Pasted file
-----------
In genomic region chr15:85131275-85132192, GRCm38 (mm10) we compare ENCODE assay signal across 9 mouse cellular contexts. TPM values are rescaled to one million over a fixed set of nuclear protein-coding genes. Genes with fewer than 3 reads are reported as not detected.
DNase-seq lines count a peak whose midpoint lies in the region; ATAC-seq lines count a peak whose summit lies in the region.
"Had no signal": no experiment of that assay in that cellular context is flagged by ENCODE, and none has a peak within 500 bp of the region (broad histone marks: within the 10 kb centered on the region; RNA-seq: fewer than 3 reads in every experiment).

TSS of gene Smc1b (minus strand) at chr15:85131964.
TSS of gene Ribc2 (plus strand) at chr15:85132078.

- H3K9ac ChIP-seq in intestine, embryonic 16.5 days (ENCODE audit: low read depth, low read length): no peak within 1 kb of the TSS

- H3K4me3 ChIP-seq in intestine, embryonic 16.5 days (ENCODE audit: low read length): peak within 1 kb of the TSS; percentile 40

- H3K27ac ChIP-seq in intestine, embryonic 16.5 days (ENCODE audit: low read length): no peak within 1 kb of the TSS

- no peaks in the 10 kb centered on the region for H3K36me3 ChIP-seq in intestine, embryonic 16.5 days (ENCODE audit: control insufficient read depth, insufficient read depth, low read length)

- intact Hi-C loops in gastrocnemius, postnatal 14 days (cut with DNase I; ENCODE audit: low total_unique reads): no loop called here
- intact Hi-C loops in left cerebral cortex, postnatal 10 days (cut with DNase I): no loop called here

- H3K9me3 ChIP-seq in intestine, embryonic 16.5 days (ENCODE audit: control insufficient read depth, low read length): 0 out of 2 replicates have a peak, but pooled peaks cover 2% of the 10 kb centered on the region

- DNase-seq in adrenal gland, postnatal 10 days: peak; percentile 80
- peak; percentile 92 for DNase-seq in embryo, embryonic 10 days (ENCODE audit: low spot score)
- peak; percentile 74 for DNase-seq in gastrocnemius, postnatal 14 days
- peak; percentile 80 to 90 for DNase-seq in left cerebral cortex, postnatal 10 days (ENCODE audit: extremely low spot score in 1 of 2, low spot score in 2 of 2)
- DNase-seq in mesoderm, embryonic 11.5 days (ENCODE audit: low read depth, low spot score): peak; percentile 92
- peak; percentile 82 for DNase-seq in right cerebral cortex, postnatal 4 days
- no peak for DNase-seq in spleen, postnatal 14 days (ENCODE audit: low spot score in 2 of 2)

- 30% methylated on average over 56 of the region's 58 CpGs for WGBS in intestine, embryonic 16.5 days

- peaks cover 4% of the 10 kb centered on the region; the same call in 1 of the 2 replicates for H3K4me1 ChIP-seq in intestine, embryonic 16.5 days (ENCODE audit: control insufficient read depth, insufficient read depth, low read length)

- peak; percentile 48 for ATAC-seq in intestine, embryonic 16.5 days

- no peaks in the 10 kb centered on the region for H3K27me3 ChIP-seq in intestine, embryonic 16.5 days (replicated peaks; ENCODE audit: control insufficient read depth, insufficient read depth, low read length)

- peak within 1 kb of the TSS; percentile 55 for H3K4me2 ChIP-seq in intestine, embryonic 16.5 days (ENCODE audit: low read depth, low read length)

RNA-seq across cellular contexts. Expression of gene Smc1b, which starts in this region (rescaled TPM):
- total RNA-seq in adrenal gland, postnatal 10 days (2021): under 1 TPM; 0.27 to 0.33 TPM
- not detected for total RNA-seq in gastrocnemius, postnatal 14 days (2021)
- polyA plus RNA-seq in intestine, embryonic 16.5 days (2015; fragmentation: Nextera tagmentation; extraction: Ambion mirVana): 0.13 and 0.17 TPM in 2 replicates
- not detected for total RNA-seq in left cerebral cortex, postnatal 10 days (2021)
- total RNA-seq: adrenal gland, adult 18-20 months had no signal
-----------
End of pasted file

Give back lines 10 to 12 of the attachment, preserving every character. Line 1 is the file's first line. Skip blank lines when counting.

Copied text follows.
- intact Hi-C loops in gastrocnemius, postnatal 14 days (cut with DNase I; ENCODE audit: low total_unique reads): no loop called here
- intact Hi-C loops in left cerebral cortex, postnatal 10 days (cut with DNase I): no loop called here

- H3K9me3 ChIP-seq in intestine, embryonic 16.5 days (ENCODE audit: control insufficient read depth, low read length): 0 out of 2 replicates have a peak, but pooled peaks cover 2% of the 10 kb centered on the region